In one embodiment, the positions of the inner and outer boundaries of the grey matter of the brain may be approximated by determining the positions of the maxima of the first derivative of the array of values. Two closely followed zero-points of the first derivative may indicate the presence of lamination. By measuring the relative positions of the zero points the thickness of the lamination can be determined.

According to a third aspect of the invention there is provided a map produced by a method of mapping a property of a three dimensional object, said method comprising the steps of:

    • mapping the property for at least a portion of the object,
    • providing a line or region which defines intersections with part of said mapped portion, and
    • displaying the property for the intersections.

According to a fourth aspect of the invention there is provided a map produced by a method of mapping a property of a three dimensional object, said method comprising the steps of:

    • mapping the property for a plurality of slices within the object,
    • providing a line or region which defines intersections with part of at least some of the plurality of slices, and
    • displaying the property for the intersections.

According to a fifth aspect of the invention there is provided a method of mapping a property of an object, said method comprising the steps of:

    • mapping the property for a slice within the object,
    • providing a line within the slice, and
    • displaying the property for the line.

Preferably the property relates to nuclear magnetic resonances. More preferably, mapping of the property for the slice results in a nuclear magnetic resonance image.

Preferably, the line is a plurality of lines. More preferably in the fourth aspect a computer routine maps nuclear magnetic resonance values for each of the lines by displaying an array of values.

In one embodiment the object is a biological object such as a brain and each of the lines is a line through the cortex of the brain.

Preferably the method further comprises the step of analysing the array of values using a fifth computer routine. More preferably the fifth computer routine analyses numerical properties.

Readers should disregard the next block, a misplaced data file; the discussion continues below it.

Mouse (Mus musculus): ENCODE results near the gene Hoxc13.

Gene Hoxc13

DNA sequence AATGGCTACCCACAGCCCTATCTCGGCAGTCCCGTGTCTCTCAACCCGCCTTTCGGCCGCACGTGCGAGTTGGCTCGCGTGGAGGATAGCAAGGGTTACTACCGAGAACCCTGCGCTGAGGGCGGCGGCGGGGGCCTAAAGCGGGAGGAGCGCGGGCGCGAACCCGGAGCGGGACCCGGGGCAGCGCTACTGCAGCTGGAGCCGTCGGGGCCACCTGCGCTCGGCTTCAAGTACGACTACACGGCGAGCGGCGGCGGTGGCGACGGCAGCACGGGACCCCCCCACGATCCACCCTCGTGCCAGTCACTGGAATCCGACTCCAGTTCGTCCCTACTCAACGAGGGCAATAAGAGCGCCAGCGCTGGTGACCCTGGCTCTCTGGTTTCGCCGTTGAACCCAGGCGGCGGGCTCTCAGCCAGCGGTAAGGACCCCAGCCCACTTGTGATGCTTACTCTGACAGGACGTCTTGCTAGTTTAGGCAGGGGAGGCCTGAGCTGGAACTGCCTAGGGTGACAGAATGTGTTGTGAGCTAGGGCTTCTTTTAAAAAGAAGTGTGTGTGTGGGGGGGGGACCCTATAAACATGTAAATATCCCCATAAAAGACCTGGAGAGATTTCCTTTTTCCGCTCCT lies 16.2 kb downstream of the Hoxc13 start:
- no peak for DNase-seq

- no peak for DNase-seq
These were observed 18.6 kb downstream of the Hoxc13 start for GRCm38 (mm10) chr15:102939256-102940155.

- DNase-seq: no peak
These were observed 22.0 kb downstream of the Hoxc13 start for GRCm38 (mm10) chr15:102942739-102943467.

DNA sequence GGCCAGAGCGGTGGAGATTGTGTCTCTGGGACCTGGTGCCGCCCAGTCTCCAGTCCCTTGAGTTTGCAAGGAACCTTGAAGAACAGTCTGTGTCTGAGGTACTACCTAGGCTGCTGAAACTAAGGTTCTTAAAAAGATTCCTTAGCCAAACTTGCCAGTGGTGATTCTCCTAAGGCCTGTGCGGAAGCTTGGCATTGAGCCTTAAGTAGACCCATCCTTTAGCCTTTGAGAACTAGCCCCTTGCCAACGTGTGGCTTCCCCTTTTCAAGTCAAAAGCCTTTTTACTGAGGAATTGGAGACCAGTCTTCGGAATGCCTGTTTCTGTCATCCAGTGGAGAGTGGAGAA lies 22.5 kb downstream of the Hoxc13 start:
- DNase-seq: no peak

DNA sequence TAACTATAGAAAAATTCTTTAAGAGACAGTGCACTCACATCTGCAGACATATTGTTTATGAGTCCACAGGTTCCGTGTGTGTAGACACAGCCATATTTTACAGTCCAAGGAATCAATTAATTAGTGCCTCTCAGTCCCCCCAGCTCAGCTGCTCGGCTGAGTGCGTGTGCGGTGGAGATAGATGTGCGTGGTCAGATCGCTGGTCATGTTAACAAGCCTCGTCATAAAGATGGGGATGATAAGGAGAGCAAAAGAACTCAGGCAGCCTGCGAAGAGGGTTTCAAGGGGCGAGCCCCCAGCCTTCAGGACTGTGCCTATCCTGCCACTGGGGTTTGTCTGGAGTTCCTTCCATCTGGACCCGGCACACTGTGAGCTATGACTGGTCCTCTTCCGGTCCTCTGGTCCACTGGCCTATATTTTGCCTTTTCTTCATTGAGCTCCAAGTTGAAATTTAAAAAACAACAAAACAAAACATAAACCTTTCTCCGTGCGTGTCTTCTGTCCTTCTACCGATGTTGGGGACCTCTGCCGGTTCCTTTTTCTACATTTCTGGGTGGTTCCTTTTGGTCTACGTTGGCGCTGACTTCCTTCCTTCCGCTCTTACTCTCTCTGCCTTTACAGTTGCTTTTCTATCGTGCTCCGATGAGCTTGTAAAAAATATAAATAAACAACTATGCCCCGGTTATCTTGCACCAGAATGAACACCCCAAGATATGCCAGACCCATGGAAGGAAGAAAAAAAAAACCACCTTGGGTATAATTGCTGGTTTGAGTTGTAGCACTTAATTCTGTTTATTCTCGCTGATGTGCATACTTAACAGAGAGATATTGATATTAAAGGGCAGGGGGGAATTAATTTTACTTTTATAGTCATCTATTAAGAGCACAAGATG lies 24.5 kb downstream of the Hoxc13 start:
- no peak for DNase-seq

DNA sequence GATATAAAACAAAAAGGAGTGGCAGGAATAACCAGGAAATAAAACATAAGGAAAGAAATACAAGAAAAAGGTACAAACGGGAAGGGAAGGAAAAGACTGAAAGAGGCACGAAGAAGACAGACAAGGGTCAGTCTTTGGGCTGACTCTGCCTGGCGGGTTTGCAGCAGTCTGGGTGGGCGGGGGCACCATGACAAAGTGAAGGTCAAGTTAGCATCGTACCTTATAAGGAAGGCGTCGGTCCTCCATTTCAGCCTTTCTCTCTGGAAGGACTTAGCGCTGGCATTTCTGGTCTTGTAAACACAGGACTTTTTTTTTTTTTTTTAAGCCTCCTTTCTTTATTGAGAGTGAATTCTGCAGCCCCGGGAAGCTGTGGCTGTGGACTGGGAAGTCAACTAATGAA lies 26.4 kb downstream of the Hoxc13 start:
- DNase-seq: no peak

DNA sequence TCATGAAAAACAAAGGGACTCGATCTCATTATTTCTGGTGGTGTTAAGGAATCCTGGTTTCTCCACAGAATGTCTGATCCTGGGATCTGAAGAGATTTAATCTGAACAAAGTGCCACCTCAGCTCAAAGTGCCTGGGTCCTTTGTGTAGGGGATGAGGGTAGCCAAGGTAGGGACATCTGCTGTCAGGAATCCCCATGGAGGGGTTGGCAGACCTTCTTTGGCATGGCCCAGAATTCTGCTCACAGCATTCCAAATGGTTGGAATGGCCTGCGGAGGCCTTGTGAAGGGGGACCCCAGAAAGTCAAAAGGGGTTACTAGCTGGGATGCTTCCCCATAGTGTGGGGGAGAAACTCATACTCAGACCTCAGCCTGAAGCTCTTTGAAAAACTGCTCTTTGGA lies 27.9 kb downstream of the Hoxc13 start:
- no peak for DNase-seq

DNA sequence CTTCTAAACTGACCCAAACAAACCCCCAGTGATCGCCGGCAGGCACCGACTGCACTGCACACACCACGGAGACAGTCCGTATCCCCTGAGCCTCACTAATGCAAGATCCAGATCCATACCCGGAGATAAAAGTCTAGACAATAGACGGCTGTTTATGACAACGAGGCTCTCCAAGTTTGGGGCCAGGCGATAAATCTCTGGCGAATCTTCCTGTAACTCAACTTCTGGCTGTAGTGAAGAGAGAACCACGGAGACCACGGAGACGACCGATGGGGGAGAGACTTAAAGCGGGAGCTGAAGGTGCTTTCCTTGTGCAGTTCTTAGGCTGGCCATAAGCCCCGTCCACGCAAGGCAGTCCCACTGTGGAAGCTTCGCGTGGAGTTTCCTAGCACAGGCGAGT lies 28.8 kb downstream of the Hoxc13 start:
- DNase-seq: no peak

Preferably analysing the array of values using the fifth computer routine comprises differentiation. More preferably analysing the array of values comprises determining the positions of the maxima, minima and/or zero-points of the array of values and the derivatives of the array of values.

In one embodiment, the positions of the inner and outer boundaries of the grey matter of the brain may be approximated by determining the positions of the maxima of the first derivative of the array of values. Two closely followed zero-points of the first derivative may indicate the presence of lamination. By measuring the relative positions of the zero points the thickness of the lamination can be determined.

According to a sixth aspect of the invention there is provided a map produced by a method of mapping a property of an object, said method comprising the steps of:

    • mapping the property for a slice within the object,
    • providing a line within the slice, and
    • displaying the property for the line.
BRIEF DESCRIPTION OF THE DRAWINGS

Preferred embodiments of the invention will now be described, by way of example only, with reference to the accompanying drawings in which:

FIG. 1(a) shows a nuclear magnetic resonance image of a living human brain. The insert shows a typical line scan. FIG. 1(b) shows lamination within the image shown in FIG. 1 determined by a computer routine.

FIG. 2(i) shows a histological image of a section of a human brain (intensities changed), and the insert shows the original image. FIG. 2(ii) shows a nuclear magnetic resonance image corresponding to the histological image of FIG. 2(i). FIGS. 2(iiia) and 2(iiib) show histological profiles as indicated in FIG. 2(i). FIG. 2(iv) shows intensity line scans corresponding to regions indicated in FIG. 2(i) and FIG. 2(ii).